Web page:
The Labor Force participation rate, and the structural and behavorial psychology dynamics underpinning it, remains the largest wildcard.   The consensus logic goes that in a typical recovery, economic growth and employment growth drive renewed worker interest in employment in a reflexive fashion.  Discouraged workers, who are not currently seeking employment and are not included in the Labor force totals, again begin to actively seek employment.  To the extent that growth in workers coming back to actively look for work outpaces actual employment gains, the unemployment rate is negatively impacted despite the improved economic conditions/outlook.  Here, the transient increase in the unemployment rate would belie a positive economic inflection.


The current situation is complicated by the fact  that despite the ongoing, albeit tepid employment recovery, the resurgence in job seeking, which typifies the back end of business cycle slowdowns, has yet to materialize and the LFPR continues to slide.  Whether this behavioral dynamic continues and to the extent that structural unemployment/length of unemployment is a contributing factor remains an unknown.    Also unknown is the extent to which protracted fiscal policy uncertainty (Health Law, Fiscal Cliff, Budget Control Act/Sequestration, etc) has dragged on employer hiring decisions.  Regardless of the outstanding questions, labor force participation will continue as the real wild-card variable to watch relative to its impact on the unemployment rate.


Will We See 6.5% Unemployment in 2013? - Unemployment Scenario Analysis


Will We See 6.5% Unemployment in 2013? - 16YOA Population Growth


Other Considerations:

  • Annual Benchmark Revision:  the Census Bureau applies an annual population control adjustment to the Civilian Non-institutional Population alongside the January release every year.  Historically, the magnitude of the January adjustment has ranged from tens to hundreds of thousands or even millions of individuals.  An outsized revision to the January 2013 data could shift the unemployment variable dynamics from their current trend.
  • Employment – Growth Connection:  The historical frequency distribution for Employment and growth suggests we’d need to see #growthstabilizing transition to growth accelerating for a concurrent acceleration in employment to manifest.  While employment growth could run ahead of economic growth at the onset of a recovery, historically, employment growth >2% is typically associated with real GDP growth north of 3%.  We show the historical relationship between real GDP Growth  and y/y employment growth as measured by the BLS’s Household Survey below. 
  • Energy/Commodity Inflation:  In our 1Q13 themes call we highlighted the top 3 risks to #growthstabilizing as 1. Rising Oil Prices 2. Japan & 3. Earnings Slowing.  As it relates to risk #1 - as of this morning, both Brent and WTIC have re-captured their respective long-term TAIL risk lines of $92.04 and $111.48 support.  A continued reflation in oil and commodity prices broadly represents a real time tax on consumers, an input cost related margin drag on business, and a material headwind to growth accelerating from here.  


Will We See 6.5% Unemployment in 2013? - Employmet vs GDP Growth


Will We See 6.5% Unemployment in 2013? - Employmet vs GDP Frequency Distribution

Morning Reads From Our Sector Heads

Keith McCullough (CEO):


Rat Meat Sold as Lamb Highlights Food Fears in China (via NY Times)


Gold Traders Most Bearish in Three Years After Drop: Commodities (via Bloomberg)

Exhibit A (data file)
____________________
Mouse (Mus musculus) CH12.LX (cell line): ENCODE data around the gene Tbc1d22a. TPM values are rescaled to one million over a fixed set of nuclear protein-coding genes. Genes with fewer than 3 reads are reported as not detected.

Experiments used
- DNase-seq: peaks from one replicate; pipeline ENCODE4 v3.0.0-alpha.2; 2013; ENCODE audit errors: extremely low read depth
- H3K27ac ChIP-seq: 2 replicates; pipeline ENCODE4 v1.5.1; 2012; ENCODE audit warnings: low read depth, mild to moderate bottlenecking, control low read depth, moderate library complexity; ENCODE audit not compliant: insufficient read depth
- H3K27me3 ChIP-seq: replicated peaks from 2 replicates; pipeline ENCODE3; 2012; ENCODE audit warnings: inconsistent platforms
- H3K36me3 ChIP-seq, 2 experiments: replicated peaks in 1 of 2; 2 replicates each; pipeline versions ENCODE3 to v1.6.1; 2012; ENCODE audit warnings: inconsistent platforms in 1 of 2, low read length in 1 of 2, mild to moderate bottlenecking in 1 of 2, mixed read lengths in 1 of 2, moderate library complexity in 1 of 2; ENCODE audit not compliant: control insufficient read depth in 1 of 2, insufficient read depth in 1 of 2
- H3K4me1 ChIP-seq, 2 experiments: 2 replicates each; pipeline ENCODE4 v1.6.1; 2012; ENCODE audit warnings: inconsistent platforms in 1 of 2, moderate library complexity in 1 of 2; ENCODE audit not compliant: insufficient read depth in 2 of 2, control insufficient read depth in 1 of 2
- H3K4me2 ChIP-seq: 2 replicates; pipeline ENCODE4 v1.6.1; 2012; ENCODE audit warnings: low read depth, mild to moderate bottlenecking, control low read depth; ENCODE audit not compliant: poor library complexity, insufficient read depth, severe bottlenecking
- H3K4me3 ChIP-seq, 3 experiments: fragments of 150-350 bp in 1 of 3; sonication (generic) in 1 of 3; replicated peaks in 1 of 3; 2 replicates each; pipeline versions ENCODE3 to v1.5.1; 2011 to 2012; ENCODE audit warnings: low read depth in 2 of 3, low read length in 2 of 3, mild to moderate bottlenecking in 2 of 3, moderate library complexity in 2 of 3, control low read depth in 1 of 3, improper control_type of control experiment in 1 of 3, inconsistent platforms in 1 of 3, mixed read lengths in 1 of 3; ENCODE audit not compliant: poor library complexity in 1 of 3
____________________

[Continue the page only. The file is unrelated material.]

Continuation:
Matthew Hedrick (Europe):


Slovenia Sells Bonds Despite Ratings Downgrade (via WSJ)


Brian McGough (Retail):


Impact on Bangladesh Victims Weighed (via WWD)


Kevin Kaiser (Energy):


Angola Plans to Simplify Tax Codes to Boost Non-Oil Revenue (via Bloomberg)


Josh Steiner (Financials):


MBIA Settles Flagstar Mortgage Lawsuit for $110 Million (via Bloomberg Businessweek)


Regulators Scrutinize Auto Lenders Over Add-Ons (via WSJ)


Jay Van Sciver (Industrials):


Fastenal April 2013 Report (via Fastenal)



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Big Moves

Client Talking Points

Strong Dollar

The US dollar remains in bullish formation and had a big move to the upside yesterday to the tune of +0.7%. The Yen is coming down further while the dollar is appreciating and taking down commodities with it. This continues to be a bullish catalyst for US consumption stocks which is part of our growth thesis.

Tech Mate

Tech has lagged the broader market and select sectors considerably and is only up +7.2% year-to-date via XLK. Meanwhile, the S&P 500 is up +12% pre-NFP report. The sector has been lagging in large part due to Apple (AAPL) but that's starting to change and the sector is turning bullish. Keep an eye on it over the next week.

Asset Allocation


Top Long Ideas

Company Ticker Sector Duration

Decent earnings visibility, stabilized market share, and aggressive share repurchases should keep a floor on the stock.  Near-term earnings, potentially big orders from Oregon and South Dakota, and news of proliferating gaming domestically could provide near term catalysts for a stock that trades at only 11x EPS.  We believe that multiple is unsustainably low – and management likely agrees given the buyback – for a company with the balance sheet and strong cash flow as IGT.  Given private equity’s interest in WMS (they lost out to SGMS) – a company similar to IGT that unlike IGT generates little free cash – we wouldn’t rule out a privatizing transaction to realize the inherent value in this company 


WWW is one of the best managed and most consistent companies in retail. We’re rarely fans of acquisitions, but the recent addition of Sperry, Saucony, Keds and Stride Rite (known as PLG) gives WWW a multi-year platform from which to grow.


With FedEx Express margins at a 30+ year low and 4-7 percentage points behind competitors, the opportunity for effective cost reductions appears significant. FedEx Ground is using its structural advantages to take market share from UPS. FDX competes in a highly consolidated industry with rational pricing. Both the Ground and Express divisions could be separately worth more than FDX’s current market value, in our view.

Three for the Road


"Big upside revision for US nonfarm payrolls. Last month was an anomaly" -@NicTrades